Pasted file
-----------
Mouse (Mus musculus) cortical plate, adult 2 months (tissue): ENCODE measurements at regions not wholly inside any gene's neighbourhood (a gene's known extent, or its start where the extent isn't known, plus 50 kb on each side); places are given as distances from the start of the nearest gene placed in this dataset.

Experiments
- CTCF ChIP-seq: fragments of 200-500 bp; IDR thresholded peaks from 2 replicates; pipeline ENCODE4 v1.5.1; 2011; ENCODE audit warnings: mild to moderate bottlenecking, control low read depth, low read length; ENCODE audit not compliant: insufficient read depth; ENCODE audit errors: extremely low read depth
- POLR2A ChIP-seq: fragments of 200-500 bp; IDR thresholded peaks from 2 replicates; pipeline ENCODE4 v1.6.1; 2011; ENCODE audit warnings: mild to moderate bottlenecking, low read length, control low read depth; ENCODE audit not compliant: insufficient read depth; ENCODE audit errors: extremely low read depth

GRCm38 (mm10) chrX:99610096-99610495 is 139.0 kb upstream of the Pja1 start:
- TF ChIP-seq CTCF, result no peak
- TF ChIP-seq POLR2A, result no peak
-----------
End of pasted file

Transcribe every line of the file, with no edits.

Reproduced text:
Mouse (Mus musculus) cortical plate, adult 2 months (tissue): ENCODE measurements at regions not wholly inside any gene's neighbourhood (a gene's known extent, or its start where the extent isn't known, plus 50 kb on each side); places are given as distances from the start of the nearest gene placed in this dataset.

Experiments
- CTCF ChIP-seq: fragments of 200-500 bp; IDR thresholded peaks from 2 replicates; pipeline ENCODE4 v1.5.1; 2011; ENCODE audit warnings: mild to moderate bottlenecking, control low read depth, low read length; ENCODE audit not compliant: insufficient read depth; ENCODE audit errors: extremely low read depth
- POLR2A ChIP-seq: fragments of 200-500 bp; IDR thresholded peaks from 2 replicates; pipeline ENCODE4 v1.6.1; 2011; ENCODE audit warnings: mild to moderate bottlenecking, low read length, control low read depth; ENCODE audit not compliant: insufficient read depth; ENCODE audit errors: extremely low read depth

GRCm38 (mm10) chrX:99610096-99610495 is 139.0 kb upstream of the Pja1 start:
- TF ChIP-seq CTCF, result no peak
- TF ChIP-seq POLR2A, result no peak